Welcome to Camp Brind’Amour

As training camp begins, owner Tom Dundon has hitched the team’s success to his new coach — and the one man who led the team to the Stanley Cup

Carolina Hurricanes coach Rod Brind'Amour takes questions from members of the media during the team’s media day last Tuesday. (Gerry Broome / AP Photo)

RALEIGH — Rod Brind’Amour doesn’t want to be called “coach.”

“The only time I ever called someone ‘coach’ was when I didn’t know their name,” the now 48-year-old joked after he was given that title by owner Tom Dundon back in May.

But to Dundon, new GM Don Waddell and many in and around the Hurricanes organization, it was the name Brind’Amour that became the obvious choice to replace the departed Bill Peters and carry out a culture change centered on accountability.

“Everything I think about the way people should act, the way people should treat other people, the way they should lead,” said Dundon at that news conference, with a nudge of his head in Brind’Amour’s direction, “this man does it.”

In just over eight months, Dundon has ripped off many of the Band-Aids of Hurricanes’ past, hoping that he heals more wounds than the new ones he has inflicted. While Dundon has embraced the team’s past as the Whalers, he also jettisoned its two most recognizable figures.

First, the longtime marriage to Ron Francis, a Hall of Fame player who spent the majority of his playing career with the franchise in both Hartford and Carolina and ascended to general manager, ended in what was can best be described as irreconcilable differences when he was first demoted as GM in March and then let go altogether a month and a half later.

Then fellow Hall of Famer Chuck Kaiton, the only radio voice Whalers and Hurricanes fans had ever had, departed after the sides couldn’t come to terms on a new contract. It was a bottom-line move for Dundon: the radio broadcast loses money, and Kaiton was its big-tag item.

The new regime also parted ways with goaltender Cam Ward, ending the playing ties to the Stanley Cup-winning team from 2006 with two exceptions: Brind’Amour and his former linemate Justin Williams, who returned last season after winning two more titles in Los Angeles and a stint in Washington.

“What better way to start with than to have a consummate pro and guy who’s going to work his butt off,” Williams said of Brind’Amour, an assistant with the Hurricanes the past seven seasons. “He worked his butt off playing hockey, and he’s going to work his butt off off the ice as well.”

The message of perseverance, accountability and dedication — Brind’Amour, Williams, Dundon and anyone with the new-look Hurricanes say — is supported from the very top of the organization down.

The split rosters for training camp, which truly begins Friday when the players hit the ice, are called Team Grit and Team Grind, a nod to the Hurricanes’ plan to be harder to play against and, as Williams puts it, become “relevant again.”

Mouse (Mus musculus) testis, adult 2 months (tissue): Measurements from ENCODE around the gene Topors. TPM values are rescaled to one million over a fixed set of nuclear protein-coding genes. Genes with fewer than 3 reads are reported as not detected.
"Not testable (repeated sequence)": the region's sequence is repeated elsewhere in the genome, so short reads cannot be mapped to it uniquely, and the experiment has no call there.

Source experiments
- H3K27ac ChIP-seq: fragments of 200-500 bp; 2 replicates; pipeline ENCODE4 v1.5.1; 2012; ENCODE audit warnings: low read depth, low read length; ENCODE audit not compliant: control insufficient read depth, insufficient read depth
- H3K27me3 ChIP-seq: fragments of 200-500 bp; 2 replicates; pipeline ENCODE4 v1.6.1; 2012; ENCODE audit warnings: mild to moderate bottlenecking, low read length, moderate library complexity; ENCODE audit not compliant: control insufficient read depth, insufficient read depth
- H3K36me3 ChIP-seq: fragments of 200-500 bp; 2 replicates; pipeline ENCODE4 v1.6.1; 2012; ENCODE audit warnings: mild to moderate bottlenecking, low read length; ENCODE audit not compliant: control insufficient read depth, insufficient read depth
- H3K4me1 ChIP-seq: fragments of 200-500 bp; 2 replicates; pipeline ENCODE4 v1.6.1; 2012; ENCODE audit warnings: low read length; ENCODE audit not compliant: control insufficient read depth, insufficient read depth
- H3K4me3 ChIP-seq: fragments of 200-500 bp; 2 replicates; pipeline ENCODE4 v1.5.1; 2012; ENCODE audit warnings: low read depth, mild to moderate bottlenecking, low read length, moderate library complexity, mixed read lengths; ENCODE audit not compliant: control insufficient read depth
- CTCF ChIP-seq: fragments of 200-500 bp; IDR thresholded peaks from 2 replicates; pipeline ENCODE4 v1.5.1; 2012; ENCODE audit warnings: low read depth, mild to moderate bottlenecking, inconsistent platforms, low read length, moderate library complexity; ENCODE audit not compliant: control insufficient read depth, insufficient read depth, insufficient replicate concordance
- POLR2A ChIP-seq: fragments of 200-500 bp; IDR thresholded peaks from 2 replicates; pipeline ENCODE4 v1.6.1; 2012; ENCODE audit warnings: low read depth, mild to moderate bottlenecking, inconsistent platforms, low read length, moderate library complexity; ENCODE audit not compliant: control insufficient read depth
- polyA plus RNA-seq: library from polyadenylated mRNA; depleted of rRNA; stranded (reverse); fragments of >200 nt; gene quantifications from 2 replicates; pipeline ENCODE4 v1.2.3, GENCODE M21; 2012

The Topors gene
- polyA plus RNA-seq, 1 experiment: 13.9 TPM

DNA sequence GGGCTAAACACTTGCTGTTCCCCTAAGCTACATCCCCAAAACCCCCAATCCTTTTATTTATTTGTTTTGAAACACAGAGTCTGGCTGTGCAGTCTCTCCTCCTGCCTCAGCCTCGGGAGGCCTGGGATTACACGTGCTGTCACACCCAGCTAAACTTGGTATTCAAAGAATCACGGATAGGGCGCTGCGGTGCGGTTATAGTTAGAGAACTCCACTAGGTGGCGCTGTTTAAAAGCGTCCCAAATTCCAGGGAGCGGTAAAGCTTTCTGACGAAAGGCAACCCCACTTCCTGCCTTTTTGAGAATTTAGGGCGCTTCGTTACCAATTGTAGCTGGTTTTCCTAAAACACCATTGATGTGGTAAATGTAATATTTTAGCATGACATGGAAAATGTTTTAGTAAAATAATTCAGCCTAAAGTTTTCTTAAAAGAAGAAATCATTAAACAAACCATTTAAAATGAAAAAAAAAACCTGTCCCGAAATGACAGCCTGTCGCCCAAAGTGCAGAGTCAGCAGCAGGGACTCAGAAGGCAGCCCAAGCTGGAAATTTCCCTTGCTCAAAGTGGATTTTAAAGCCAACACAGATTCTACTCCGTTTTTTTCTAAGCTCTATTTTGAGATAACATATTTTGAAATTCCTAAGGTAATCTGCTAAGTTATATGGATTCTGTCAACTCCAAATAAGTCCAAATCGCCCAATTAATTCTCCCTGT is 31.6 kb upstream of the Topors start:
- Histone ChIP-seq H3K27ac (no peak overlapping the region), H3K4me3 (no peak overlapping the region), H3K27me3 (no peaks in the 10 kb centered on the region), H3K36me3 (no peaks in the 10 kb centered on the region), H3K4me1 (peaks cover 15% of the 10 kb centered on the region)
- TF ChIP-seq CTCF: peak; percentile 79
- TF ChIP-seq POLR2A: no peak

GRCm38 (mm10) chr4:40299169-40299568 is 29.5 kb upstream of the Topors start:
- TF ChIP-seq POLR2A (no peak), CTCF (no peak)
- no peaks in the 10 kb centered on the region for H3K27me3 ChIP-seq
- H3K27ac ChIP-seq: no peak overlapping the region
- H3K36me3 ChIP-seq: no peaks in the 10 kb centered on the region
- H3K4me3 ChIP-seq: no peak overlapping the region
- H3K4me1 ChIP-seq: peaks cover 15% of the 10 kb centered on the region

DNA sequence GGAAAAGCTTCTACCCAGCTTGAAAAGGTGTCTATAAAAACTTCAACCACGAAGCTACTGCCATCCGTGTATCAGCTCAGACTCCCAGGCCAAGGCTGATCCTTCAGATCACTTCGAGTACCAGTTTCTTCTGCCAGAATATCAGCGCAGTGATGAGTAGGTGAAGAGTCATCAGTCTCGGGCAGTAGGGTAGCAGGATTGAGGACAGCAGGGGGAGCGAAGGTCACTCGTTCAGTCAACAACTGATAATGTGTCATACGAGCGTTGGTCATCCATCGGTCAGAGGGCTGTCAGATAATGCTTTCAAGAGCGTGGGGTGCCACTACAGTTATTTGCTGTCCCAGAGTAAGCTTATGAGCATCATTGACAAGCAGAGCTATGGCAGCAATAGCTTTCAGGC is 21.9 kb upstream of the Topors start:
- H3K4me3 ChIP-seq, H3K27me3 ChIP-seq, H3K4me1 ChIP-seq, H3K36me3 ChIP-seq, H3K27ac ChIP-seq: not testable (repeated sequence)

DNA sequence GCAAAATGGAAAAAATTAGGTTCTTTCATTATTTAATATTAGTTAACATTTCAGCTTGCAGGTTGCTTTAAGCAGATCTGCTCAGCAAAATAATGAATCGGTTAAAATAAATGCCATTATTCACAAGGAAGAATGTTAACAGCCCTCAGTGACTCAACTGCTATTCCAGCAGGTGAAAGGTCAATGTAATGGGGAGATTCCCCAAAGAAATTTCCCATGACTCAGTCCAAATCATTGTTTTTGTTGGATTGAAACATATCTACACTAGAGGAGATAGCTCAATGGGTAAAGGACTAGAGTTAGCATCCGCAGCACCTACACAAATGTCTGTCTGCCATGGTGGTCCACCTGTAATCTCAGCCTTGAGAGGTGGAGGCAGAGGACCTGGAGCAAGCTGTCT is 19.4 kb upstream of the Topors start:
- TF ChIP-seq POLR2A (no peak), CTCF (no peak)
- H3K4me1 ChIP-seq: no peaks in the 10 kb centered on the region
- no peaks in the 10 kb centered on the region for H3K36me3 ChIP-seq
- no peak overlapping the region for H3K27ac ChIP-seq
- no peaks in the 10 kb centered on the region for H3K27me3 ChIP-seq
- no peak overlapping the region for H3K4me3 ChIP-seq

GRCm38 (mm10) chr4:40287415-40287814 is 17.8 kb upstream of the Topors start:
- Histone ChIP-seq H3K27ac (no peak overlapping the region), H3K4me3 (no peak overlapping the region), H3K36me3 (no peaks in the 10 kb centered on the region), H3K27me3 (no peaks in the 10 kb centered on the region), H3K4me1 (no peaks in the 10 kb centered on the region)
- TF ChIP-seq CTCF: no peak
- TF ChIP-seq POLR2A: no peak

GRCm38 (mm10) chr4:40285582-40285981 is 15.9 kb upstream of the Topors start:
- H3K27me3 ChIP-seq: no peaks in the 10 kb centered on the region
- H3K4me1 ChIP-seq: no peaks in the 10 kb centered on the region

No one embodies the image of grit and grind more than Brind’Amour, who made a playing career out of outworking opponents and has the battle scars of a medieval knight to show for it.

Make no mistake, the Hurricanes are still ahead of much of the pack in the analytics movement — they shrugged off concerns about defenseman Dougie Hamilton’s character to pull the trigger on a blockbuster trade that brought him and Micheal Ferland from Calgary for Noah Hanifin and Elias Lindholm — but also determined Jeff Skinner’s lack of defensive commitment was reason enough to ship out a three-time 30-goal scorer for mostly unknown futures.

“It’s been too much of average for too long, and things change when things don’t work,” Jordan Staal, a co-captain last season, said. “So, unfortunately, it was a great player like Jeff that got moved.”

The team is pinning much of its expectations on two of hockey’s top prospects: 2017 first-round draft choice Martin Necas and 2018 second overall pick Andrei Svechnikov. The company line is both will be very good — even great — players down the line, and they can’t and shouldn’t be expected to carry the load and lead the Hurricanes back to the postseason in the spring.

That doesn’t mean they’re not important to the here and now.

“For us to be a great team, they’re going to have to be good players for us,” Williams said. “We know that.”

In a locker room full of new faces and — for the first time in franchise history — a hands-on owner watching, the Hurricanes enter camp with hope and possibilities. And their coach isn’t willing to wait for success.

“Patience,” Brind’Amour said, adding an exasperated sigh and grimace, “I’m not a very patient person. I didn’t take the job not to win or try to win or expect to win.

“Maybe I need to be a little more patient. I don’t know. We’ll see how that works out.”